Jesse J. Holland joined Adam Rothman, former Kluge Center Distinguished Visiting Scholar, for “African American Passages: Black Lives in the 19th Century,” hosted by the John W. Kluge Center in the Thomas Jefferson Building of the Library of Congress on February 21 this year.
Holland and Rothman discussed their experiences using the Library’s collections to research black lives in early American history.
“One of the best databases on the entire planet is right here at the Library of Congress,” Holland said. “Back when I started my first book, which was called Black Men Built the Capitol: Discovering African American History In and Around Washington D.C., I basically lived in this building,” Holland said of the Library. Holland is a race and ethnicity reporter for the Associated Press, and the author of The Invisibles: The Untold Story of African American Slaves in the White House and the first novel featuring comics’ most popular black superhero: Black Panther: Who is the Black Panther?
Holland used documents in the Library’s collections to piece together an African American history of the city that extended beyond life in well-known black enclaves. “I was amazed by the material you could find if you just had time to look,” he said. “When we think of a library, we think of books,” Rothman added, “but … at the Library of Congress, [we also] have this incredible manuscript collection.”
While at the Kluge Center, Rothman drew on those manuscripts to write for this blog about an unusual letter written to James K. Polk in 1844 by an enslaved blacksmith named Harry. In the letter, Harry boasted of his campaigning for Polk in the presidential election, and mentioned his 12 living children, providing a rare window into the political and family lives of enslaved people.
Rothman also created a series of podcasts telling stories of black life in the 19th century. Check out the podcasts here.
Rothman told the story of Omar Ibn Said, a West African scholar brought to the U.S. as a slave. Said left behind the only known autobiography by an enslaved person written in Arabic. Rothman also discussed Adeline Henson, a woman whose story was constructed thanks entirely to a bill of sale, two photographs, and a letter from her former owner.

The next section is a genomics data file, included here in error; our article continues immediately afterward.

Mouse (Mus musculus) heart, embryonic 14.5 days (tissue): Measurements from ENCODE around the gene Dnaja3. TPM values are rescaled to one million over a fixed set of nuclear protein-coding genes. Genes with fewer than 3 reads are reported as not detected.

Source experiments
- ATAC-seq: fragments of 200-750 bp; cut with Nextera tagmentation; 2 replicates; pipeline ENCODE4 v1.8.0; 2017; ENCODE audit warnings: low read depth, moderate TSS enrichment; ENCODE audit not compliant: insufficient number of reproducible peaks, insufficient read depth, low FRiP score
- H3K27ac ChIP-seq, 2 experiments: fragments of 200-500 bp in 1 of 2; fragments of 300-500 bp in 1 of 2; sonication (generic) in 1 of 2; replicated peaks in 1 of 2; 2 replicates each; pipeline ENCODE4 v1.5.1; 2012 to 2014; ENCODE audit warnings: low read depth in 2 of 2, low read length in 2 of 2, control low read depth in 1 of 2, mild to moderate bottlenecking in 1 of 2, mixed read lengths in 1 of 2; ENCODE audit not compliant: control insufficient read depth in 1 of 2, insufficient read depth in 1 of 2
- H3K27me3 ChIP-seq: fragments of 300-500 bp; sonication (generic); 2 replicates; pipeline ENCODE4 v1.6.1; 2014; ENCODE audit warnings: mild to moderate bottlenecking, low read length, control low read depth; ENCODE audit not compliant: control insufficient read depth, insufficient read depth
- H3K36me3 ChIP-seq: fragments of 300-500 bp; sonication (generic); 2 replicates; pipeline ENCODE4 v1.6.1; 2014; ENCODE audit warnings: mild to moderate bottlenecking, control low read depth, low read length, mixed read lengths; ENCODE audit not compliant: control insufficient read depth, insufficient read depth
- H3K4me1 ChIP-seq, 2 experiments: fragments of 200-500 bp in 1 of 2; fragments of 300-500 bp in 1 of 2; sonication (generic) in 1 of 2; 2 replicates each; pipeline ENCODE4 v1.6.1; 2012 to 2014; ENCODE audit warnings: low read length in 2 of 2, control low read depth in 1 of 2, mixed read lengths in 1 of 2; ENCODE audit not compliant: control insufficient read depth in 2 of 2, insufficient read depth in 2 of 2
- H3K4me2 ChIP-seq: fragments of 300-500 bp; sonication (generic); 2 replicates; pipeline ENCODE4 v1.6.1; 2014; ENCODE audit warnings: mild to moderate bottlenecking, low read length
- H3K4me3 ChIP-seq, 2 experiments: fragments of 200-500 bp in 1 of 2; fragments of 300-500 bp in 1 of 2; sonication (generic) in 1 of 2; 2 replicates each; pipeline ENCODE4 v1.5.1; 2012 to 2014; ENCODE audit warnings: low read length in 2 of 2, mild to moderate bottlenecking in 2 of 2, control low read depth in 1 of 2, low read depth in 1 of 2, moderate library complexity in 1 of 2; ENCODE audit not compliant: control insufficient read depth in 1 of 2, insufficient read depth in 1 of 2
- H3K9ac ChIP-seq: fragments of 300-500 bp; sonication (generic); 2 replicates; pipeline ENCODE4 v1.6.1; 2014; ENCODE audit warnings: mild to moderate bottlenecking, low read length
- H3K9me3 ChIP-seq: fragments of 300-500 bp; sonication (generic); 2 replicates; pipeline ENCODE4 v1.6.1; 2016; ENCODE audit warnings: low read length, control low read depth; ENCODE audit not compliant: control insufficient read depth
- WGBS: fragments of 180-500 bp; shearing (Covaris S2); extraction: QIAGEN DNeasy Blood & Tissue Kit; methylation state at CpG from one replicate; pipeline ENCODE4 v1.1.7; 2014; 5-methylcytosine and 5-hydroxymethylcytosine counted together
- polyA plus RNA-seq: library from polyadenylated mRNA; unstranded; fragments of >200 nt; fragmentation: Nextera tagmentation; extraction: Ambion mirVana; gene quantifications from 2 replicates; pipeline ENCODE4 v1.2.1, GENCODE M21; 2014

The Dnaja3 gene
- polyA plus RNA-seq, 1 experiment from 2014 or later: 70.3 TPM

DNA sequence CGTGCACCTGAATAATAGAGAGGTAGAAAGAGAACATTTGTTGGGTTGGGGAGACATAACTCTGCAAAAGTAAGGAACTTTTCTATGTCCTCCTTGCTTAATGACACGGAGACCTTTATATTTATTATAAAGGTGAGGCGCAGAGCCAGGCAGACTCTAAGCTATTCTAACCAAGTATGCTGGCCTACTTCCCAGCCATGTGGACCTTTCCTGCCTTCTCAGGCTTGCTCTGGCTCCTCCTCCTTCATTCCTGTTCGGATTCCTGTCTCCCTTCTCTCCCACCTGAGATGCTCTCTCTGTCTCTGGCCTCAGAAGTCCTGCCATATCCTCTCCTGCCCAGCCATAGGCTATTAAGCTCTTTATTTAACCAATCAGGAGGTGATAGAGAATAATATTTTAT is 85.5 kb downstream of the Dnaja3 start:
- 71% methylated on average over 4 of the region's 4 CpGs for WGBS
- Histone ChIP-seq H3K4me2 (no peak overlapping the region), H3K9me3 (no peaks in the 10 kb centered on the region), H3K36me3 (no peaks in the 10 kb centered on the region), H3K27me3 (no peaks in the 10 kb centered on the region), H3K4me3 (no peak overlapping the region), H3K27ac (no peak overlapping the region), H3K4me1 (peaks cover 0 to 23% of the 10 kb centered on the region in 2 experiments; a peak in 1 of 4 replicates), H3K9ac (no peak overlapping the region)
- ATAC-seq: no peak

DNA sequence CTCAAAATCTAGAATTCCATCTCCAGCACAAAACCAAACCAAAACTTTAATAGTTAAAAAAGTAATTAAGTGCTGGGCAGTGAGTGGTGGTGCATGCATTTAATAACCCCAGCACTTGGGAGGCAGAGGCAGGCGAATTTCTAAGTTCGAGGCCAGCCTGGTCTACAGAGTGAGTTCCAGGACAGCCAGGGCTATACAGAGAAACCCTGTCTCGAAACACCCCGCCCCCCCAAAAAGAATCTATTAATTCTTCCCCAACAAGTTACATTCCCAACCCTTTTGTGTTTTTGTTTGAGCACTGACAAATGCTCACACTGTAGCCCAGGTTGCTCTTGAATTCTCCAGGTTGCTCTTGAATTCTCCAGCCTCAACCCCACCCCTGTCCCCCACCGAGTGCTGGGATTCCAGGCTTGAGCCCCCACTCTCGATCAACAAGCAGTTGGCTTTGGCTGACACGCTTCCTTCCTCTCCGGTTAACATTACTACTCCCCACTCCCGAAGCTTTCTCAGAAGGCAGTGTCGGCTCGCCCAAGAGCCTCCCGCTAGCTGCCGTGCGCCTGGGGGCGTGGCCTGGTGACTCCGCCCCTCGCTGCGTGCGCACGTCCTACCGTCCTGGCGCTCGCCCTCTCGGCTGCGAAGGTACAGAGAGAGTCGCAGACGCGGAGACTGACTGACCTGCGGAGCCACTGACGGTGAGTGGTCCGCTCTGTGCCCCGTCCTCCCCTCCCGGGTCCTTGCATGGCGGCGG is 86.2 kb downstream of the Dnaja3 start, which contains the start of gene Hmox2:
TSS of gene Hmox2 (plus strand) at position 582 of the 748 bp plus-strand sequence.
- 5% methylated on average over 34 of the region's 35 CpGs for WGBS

“If you’re studying slavery, a lot of times what you do is you end up reading stories that other people are telling about their slaves,” Holland said. The correspondence of Thomas Jefferson and George Washington includes mentions of their slaves, Holland said, which, lets you “build a picture of what that slave was like.” He gave the example of Oney Judge, an enslaved woman owned by George Washington. Only late in her life did Judge speak to newspapers about her experiences, “but Martha Washington talked a lot about Oney Judge, George Washington talked a lot about Oney Judge.”
Holland said the first physical description of Judge comes from an ad placed by George Washington when Judge escaped while Washington was living in Philadelphia. “I had to study George Washington to figure out who Oney Judge was,” Holland said. “Unlike doing contemporaneous history, you don’t actually get to hear from the person. You take everything else that has been written about them and you try to build a picture around that person.”
Holland said one of his favorite stories has to do with a statue of Abraham Lincoln in Lincoln Park, in Washington, D.C. “It was one of the first statues in America that was funded by African Americans,” Holland said. The statue depicts Lincoln releasing a slave who is crouched at his feet. It was one of the first memorials to President Lincoln, and it was dedicated in 1876 with a speech by Frederick Douglass.
An actual freedman, Archer Alexander, was the model for the man being freed in the statue. Holland said the story emphasized the need to bring historical knowledge to a wider audience. When Holland asked historians about it, they said, “of course we knew who this guy was,” but no one else did. So he felt called to write the story.
Another twist to the tale involves the statue of educator and civil rights activist Mary McLeod Bethune, also in Lincoln Park. Lincoln’s statue had initially faced west, towards the Capitol. But in 1974, when the statue of Bethune was placed to the east of the Lincoln statue, Lincoln was turned around, so that his statue faced Bethune, and away from the Capitol. That’s why “we spend these hours in archives, looking for these stories, looking for these fascinating pieces of America.”
“There’s a lot of information, a lot of this history, that only historians know,” he said. “And it doesn’t do the general population any good for only a few people to know this, and for the general population to have no way to access the information.”